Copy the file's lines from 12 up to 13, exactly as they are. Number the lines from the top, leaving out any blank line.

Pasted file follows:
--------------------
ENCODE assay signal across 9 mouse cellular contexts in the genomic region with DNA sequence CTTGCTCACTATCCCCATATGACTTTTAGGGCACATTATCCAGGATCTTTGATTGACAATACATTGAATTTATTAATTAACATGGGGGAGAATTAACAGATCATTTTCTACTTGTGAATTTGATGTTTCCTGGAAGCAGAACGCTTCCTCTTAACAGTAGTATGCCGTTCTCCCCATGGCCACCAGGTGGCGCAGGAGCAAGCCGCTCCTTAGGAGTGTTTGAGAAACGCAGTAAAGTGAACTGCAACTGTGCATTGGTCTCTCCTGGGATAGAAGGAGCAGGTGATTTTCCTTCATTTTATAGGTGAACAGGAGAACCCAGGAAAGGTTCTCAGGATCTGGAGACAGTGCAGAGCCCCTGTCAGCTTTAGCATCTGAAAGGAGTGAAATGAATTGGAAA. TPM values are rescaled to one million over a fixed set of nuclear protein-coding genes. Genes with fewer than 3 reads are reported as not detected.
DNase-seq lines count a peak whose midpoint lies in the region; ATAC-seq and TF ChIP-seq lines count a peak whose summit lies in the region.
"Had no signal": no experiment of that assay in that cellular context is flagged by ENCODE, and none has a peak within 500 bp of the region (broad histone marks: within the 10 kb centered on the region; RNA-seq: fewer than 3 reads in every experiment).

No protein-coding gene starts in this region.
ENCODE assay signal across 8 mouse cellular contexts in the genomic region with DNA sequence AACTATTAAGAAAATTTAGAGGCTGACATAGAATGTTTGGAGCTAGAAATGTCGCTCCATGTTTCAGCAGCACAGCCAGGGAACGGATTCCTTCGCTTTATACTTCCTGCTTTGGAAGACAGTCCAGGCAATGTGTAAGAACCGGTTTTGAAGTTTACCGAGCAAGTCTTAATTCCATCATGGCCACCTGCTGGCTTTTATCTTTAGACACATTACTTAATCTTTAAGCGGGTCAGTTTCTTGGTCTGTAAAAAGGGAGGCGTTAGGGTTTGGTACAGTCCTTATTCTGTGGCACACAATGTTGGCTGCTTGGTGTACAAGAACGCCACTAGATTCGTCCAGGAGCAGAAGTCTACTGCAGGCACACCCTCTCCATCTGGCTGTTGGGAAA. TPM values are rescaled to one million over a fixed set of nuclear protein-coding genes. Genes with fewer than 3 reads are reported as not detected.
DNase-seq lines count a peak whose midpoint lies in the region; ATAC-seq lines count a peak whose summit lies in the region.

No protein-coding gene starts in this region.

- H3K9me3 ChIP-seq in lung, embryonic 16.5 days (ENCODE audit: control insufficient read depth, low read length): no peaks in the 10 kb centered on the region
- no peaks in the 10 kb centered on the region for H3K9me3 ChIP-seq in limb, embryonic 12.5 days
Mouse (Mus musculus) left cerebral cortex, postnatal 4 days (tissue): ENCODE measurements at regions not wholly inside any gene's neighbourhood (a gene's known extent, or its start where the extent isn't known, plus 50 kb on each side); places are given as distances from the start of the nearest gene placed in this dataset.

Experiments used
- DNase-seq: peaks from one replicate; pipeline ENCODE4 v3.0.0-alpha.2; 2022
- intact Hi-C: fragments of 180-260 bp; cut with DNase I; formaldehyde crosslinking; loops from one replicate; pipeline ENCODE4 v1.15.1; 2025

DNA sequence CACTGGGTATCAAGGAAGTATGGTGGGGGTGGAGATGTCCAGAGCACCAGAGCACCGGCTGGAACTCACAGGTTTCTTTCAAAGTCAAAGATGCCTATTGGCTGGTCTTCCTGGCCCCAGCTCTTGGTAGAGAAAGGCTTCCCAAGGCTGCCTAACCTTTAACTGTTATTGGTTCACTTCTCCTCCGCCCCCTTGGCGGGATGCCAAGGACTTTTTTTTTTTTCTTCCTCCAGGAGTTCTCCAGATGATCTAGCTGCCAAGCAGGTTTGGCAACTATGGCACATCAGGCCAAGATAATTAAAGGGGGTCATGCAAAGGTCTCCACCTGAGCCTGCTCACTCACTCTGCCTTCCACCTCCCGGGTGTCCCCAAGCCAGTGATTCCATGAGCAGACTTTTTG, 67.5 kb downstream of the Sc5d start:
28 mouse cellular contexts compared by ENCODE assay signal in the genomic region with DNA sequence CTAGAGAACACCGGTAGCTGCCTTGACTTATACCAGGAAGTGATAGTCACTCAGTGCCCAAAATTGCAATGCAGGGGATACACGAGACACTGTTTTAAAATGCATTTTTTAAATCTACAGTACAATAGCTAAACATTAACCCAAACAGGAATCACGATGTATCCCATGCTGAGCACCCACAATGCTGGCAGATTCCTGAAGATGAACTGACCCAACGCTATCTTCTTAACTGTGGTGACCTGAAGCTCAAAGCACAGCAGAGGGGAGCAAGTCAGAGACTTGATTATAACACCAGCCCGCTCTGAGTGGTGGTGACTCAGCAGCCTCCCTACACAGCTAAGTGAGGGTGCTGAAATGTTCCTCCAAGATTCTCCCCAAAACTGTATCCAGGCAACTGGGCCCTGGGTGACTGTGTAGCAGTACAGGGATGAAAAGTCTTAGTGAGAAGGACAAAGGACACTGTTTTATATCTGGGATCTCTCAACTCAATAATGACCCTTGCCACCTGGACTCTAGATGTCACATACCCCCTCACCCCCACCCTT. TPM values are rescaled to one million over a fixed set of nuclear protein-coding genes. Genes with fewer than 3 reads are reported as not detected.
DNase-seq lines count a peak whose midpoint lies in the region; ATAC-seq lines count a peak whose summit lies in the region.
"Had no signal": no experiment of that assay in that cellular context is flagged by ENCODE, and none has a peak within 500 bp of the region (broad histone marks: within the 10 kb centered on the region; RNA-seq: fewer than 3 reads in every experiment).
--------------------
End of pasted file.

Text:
- DNase-seq: peaks from one replicate; pipeline ENCODE4 v3.0.0-alpha.2; 2022
- intact Hi-C: fragments of 180-260 bp; cut with DNase I; formaldehyde crosslinking; loops from one replicate; pipeline ENCODE4 v1.15.1; 2025